Supplementary materials

    • Supplementary Data

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    • Collaborators MAVIPAN Research Collaborative: Research Centre on Sustainable Health/ Université Laval: Annie LeBlanc Ph.D., MB Ph.D., PB M.A., J-PD Ph.D., Nancy Côté Ph.D., ÉD Ph.D., MM Ph.D., M-PD B.A., M-PG Ph.D., HW Ph.D., EGGR Ph.D; University Centre for Research on Youth and Families (CRUJeF)/ Université Laval: GT Ph.D., M-HG Ph.D., M-CS-J Ph.D., DN Ph.D., JT M.A., M-CSGD M.Sc; CERVO Brain Research Centre/ Université Laval: MH Ph.D., YDK Ph.D., CC Ph.D, MI Ph.D., CM Ph.D., M-AR M.D., M.Sc., CS Ph.D., MP Ph.D., AV Ph.D., M-FD, M.Sc., PM M.D., Ph.D.; Centre for Interdisciplinary Research in Rehabilitation and Social Integration (CIRRIS)/ Université Laval: FR Ph.D., CM Ph.D., M-CO Ph.D., SB-BM-EL Ph.D, NB Ph.D.; Integrated Research Centre for a Learning System in Healthcare and Social Services (SASSS)/ Université du Québec à Rimouski: LL Ph.D.; Integrated Research Centre for a Learning System in Healthcare and Social Services (SASSS)/ Université Laval: RF M.D. Ph.D., PA, M.D., M.Sc.; McGill University: DC-V Ph.D.; Quebec Health Alliance/ Université Laval: AG M.D., M.Sc.; Integrated Centre for Health and Social Services Chaudière-Appalaches: Édith St-Hilaire M.Ps. Université du Québec à Rimouski: Marie-Hélène Morin, Ph.D.; Université du Québec en Outaouais: AB Ph.D. Centre national d’excellence en santé mentale: MG B.Éd.; Université de Montréal: DL Ph.D.; PP: LV, GP.

    • Contributors The following authors conceived the study, co-wrote the first draft, and made critical revisions to the manuscript: (AL, MB, PB, GT, FR, CaM, J-PD, MH andYDK). The following authors participated to the design of the study and made critical revisions to the manuscript: (CC, DC-V, NC, ED, RF, M-HG, MI, LL, MM, ChM, M-CO, M-AR, M-CS-J and CS). All authors approved the final version of this manuscript.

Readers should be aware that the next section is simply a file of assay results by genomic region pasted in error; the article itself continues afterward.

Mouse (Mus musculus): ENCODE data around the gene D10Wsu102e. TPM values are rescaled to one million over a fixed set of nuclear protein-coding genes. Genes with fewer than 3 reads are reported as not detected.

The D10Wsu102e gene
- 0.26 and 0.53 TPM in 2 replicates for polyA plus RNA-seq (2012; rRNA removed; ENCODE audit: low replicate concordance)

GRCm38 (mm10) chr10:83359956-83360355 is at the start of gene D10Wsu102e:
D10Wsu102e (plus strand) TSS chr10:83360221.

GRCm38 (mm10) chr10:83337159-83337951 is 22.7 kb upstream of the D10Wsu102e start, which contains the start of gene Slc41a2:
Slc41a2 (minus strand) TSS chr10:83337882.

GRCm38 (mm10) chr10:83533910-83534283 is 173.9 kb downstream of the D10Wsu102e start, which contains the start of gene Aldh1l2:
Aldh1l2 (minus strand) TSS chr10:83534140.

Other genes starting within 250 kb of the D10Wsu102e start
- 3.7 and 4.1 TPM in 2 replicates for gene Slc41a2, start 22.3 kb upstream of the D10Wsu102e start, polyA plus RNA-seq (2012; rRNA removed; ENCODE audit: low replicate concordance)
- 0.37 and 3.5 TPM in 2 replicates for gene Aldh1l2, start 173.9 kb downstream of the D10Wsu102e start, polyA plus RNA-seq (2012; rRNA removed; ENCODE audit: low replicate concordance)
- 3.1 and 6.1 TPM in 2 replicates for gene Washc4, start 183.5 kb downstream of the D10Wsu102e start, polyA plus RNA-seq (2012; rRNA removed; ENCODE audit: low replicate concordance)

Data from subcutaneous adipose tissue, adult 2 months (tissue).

• Funding Funding comes from discretionary funds from the four Research Centres of the Quebec Integrated University Health and Social Services Centre (CIUSSS de la Capitale-Nationale): VITAM Research Centre on Sustainable Health, University Centre for Research on Youth and Families (CRUJeF), Centre for Interdisciplinary Research in Rehabilitation and Social Integration (CIRRIS), CERVO Brain Research Centre.

    • Competing interests None declared.

    • Provenance and peer review Not commissioned; externally peer reviewed.

    • Supplemental material This content has been supplied by the author(s). It has not been vetted by BMJ Publishing Group Limited (BMJ) and may not have been peer-reviewed. Any opinions or recommendations discussed are solely those of the author(s) and are not endorsed by BMJ. BMJ disclaims all liability and responsibility arising from any reliance placed on the content. Where the content includes any translated material, BMJ does not warrant the accuracy and reliability of the translations (including but not limited to local regulations, clinical guidelines, terminology, drug names and drug dosages), and is not responsible for any error and/or omissions arising from translation and adaptation or otherwise.